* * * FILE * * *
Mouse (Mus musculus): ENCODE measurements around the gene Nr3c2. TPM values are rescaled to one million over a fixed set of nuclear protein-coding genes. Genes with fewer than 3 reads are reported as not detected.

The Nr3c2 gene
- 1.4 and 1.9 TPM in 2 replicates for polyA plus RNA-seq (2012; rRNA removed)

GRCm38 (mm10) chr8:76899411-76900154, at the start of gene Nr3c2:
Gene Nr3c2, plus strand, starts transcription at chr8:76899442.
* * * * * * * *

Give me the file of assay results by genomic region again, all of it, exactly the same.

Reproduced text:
Mouse (Mus musculus): ENCODE measurements around the gene Nr3c2. TPM values are rescaled to one million over a fixed set of nuclear protein-coding genes. Genes with fewer than 3 reads are reported as not detected.

The Nr3c2 gene
- 1.4 and 1.9 TPM in 2 replicates for polyA plus RNA-seq (2012; rRNA removed)

GRCm38 (mm10) chr8:76899411-76900154, at the start of gene Nr3c2:
Gene Nr3c2, plus strand, starts transcription at chr8:76899442.